Recent Ninth Circuit Ruling on Nutrition Labeling is a Win for Consumers
On March 13, 2015, the U.S. Court of Appeals for the Ninth Circuit issued a consumer-friendly decision in Reid v. Johnson & Johnson, a false advertising case concerning assertions made by a Johnson & Johnson subsidiary about its product Benecol. The product at issue is marketed as a healthy substitute for butter and margarine. The product label declares that Benecol contains “No Trans Fat” even though the product is manufactured with partially hydrogenated vegetable oil, which contains artificial trans fat. The defendant claimed that they were in compliance with FDA regulations, which allow for foods with less than 0.5 grams of trans fat per serving to be labeled as 0 grams of trans fat—an “insignificant amount” according to the FDA. In remanding the case, the Ninth Circuit logically explained that “because Benecol contains some trans fat…its “No Trans Fat” claim is misleading…” This case could serve as a significant win for consumers by toughening requirements for health claims on food nutrition labels.
The Ninth Circuit began their opinion by explaining how trans fats interact with cholesterol in the body. They explained that “Low density lipoprotein (LDL) [“bad cholesterol”], carries cholesterol to arteries and tissues. High density lipoprotein (HDL), [“good cholesterol”], takes cholesterol away from tissues to the liver, where it is removed from the body. High levels of LDL and low levels of HDL are associated with an increased risk of heart disease.” The Court explained that the “consumption of artificial trans fats increased bad LDL cholesterol and decreases good HDL cholesterol.”
The packaging for Benecol includes the following statements: “Proven to Reduce Cholesterol,” “No Trans Fat,” and “No Trans Fatty Acids.” However, the interior packaging, which a consumer would not see unless he or she opened the package—presumably after purchasing it—states that:
How can BENECOL® Spreads have 0 grams trans fat if they contain partially hydrogenated oils? A small amount of partially hydrogenated oils are used in BENECOL® Spreads to maintain a semi-solid structure and to enhance the melting characteristics of the BENECOL® Regular Spread. As a result, BENECOL® Spreads contain an extremely low level of trans fat. The FDA allows foods containing less than 0.5 grams of trans fat/serving to be labeled 0 grams trans fat, since this is considered an insignificant amount.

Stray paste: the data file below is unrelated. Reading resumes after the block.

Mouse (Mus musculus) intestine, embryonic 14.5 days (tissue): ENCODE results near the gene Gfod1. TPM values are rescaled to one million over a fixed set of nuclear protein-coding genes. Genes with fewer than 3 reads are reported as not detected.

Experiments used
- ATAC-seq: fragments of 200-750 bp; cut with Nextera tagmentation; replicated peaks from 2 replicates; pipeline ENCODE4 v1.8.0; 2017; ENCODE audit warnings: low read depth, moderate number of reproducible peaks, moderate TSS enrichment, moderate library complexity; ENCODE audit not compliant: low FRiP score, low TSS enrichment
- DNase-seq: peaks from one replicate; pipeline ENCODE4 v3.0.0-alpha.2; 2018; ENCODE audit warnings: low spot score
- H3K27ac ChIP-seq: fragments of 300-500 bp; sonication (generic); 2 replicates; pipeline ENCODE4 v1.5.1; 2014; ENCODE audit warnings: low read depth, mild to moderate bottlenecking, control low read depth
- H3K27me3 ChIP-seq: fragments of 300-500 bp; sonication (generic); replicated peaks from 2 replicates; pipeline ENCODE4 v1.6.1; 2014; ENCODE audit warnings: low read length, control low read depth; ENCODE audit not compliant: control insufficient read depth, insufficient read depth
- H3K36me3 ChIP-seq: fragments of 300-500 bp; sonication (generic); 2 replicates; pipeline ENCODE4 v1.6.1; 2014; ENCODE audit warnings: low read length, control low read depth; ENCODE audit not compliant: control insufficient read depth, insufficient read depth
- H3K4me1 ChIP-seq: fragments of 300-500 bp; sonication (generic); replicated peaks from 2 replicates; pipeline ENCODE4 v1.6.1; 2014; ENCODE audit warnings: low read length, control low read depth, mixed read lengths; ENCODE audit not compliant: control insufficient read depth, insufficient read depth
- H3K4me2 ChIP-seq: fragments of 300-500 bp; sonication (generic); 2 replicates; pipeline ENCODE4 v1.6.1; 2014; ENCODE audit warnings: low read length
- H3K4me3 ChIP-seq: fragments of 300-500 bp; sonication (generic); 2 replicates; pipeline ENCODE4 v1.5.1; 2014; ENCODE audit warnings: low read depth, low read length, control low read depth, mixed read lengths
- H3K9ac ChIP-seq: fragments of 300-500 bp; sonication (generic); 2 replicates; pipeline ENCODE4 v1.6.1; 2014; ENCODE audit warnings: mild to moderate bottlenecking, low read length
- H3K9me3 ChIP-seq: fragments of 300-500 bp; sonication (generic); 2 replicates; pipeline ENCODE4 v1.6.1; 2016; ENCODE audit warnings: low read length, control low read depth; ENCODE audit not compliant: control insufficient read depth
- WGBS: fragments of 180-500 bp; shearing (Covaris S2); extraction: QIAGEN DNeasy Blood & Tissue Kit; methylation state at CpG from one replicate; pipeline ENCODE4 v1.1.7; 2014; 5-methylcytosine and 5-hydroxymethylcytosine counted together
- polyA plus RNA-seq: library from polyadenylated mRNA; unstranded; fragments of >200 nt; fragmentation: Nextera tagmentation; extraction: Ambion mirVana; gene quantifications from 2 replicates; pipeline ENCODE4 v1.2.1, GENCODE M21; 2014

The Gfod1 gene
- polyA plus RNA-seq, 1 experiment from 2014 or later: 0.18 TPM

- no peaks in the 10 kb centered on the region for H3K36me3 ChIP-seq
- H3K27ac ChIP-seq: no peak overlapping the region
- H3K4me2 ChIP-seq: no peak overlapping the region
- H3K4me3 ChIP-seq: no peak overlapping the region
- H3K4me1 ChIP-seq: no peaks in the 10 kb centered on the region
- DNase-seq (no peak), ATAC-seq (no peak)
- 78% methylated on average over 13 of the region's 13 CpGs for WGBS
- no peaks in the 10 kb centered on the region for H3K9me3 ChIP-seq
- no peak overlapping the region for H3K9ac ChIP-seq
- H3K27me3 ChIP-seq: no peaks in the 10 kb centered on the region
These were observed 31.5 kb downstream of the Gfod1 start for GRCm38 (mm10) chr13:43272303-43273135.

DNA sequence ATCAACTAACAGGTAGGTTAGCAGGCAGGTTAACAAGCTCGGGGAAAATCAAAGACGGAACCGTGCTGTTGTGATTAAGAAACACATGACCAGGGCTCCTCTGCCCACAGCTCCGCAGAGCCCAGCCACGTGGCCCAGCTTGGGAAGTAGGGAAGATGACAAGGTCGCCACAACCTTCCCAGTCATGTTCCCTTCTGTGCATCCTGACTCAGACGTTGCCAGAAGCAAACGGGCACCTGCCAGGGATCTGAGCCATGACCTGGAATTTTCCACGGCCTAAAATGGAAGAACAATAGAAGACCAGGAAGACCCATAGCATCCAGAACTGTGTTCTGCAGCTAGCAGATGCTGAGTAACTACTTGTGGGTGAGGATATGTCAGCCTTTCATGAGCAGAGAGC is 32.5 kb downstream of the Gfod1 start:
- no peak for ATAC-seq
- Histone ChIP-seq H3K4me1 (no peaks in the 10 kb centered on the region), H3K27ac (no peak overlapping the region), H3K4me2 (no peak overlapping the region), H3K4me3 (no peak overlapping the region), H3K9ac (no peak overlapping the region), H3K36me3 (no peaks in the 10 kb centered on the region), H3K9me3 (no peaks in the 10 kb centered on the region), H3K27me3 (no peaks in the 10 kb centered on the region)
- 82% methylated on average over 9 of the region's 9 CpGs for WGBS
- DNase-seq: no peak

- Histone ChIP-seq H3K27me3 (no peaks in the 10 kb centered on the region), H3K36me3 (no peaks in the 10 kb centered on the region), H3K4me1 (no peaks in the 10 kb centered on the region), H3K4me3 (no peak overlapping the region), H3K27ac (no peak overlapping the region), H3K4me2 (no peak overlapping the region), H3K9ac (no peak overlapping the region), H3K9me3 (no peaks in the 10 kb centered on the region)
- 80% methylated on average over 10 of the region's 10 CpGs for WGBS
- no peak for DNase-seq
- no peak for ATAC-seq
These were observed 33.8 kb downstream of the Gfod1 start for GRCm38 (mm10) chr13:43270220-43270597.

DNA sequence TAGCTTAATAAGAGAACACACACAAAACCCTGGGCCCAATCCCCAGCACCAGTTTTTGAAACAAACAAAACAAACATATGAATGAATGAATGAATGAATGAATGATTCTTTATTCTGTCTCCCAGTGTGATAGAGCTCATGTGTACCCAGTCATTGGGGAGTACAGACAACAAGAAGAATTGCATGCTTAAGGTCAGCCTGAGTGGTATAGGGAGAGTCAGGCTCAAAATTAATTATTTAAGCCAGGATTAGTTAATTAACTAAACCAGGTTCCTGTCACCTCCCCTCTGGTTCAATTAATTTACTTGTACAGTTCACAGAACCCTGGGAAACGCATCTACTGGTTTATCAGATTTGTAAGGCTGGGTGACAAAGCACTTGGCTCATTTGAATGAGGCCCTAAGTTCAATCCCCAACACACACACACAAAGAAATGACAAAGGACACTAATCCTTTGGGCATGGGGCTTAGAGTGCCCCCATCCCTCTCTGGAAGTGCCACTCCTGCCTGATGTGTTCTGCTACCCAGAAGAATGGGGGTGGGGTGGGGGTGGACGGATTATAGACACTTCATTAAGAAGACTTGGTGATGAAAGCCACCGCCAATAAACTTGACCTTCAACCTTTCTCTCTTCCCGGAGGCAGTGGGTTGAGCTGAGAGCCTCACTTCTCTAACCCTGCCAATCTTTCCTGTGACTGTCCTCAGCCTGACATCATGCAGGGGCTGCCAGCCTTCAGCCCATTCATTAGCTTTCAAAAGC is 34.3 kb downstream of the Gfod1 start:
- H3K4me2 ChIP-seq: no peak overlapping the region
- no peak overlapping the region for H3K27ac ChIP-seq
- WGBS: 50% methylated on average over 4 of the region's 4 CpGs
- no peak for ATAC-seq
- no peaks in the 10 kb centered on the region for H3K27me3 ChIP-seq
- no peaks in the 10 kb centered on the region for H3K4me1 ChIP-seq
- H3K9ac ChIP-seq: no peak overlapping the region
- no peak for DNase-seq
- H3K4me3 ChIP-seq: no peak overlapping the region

The district court found that the defendant’s “alleged misrepresentations would not likely deceive a reasonably consumer” in light of its disclosures on the ingredient list (i.e., the presence of partially hydrogenated vegetable oil). However, the Ninth Circuit disagreed, noting that:
“We do not think that the FDA requires an ingredient list so that manufacturers can mislead consumers and then rely on the ingredient list to correct those misinterpretations and provide a shield for liability for the deception.” [citing Williams v. Gerber Prods. Co., 552 F.3d 934, 939]. Regardless, it is far from clear that typical consumers understand that a product containing partially hydrogenated vegetable oil necessarily has trans fat, so even if an ingredient list has a curative effect in some cases, it might not here. [Plaintiff’s] allegations of misrepresentations are plausible enough to survive a motion to dismiss.”
The Ninth Circuit noted that “A nutrient content claim fails if it is ‘false or misleading in any respect.’” 21 C.F.R. § 101.13(i)(3) (emphasis added). Because Benecol contains some trans fat (between 0 and 0.5 grams per serving), its “’No Trans Fat’ claim is misleading in at least one respect. The structure of FDA labeling regulations bolsters this conclusion…”
The Ninth Circuit explained that “the district court found that ‘No Trans Fat’ was not misleading, as any reasonable consumer would infer that Benecol contains trans fat, given that partially hydrogenated vegetable oil is disclosed as an ingredient. As noted, however, there is no reason to believe that consumers understand that partially hydrogenated vegetable oil contains trans fat. Consequently, we conclude that [plaintiff’s] claims for relief are not preempted to the extent they are predicated on [defendant’s] trans fat statements.”
In remanding the case, the Ninth Circuit noted that plaintiff’s “basic contention in this case is that Benecol is improperly being marketed and sold to consumers as health food. At this early stage of the proceedings, we cannot say whether he is right or wrong. It is clear, however, that Benecol’s label prominently states that Benecol contains ‘No Trans Fat.’ That statement is not true. Although Benecol may contain a relatively small amount of trans fat per serving, the FDA found that the existing scientific evidence was not sufficient for it to approve ‘No Trans Fat” claims…”
Many consumers are willing to pay a premium for healthier food options. Manufacturers are more than happy to charge consumers a premium for foods that are marketed as healthier food options. This case is a significant win for the common sense proposition that manufacturers cannot get away with making misleading statements on their food labels about the contents of their products.
Photo Credit: Benecol.net
Reid v. Johnson & Johnson, 2015 U.S. App. LEXIS 4025 (9th Cir. Mar. 13, 2015).
 Id. at *4.
 Id. at *21–22.
 Id. at *4–5.
 Id. at *6–7.
 Reid, 2015 U.S. App. LEXIS 4025, at *11–12.
 Id. at *21–22.
 Id. at *23–24.
 Id. at *34–35.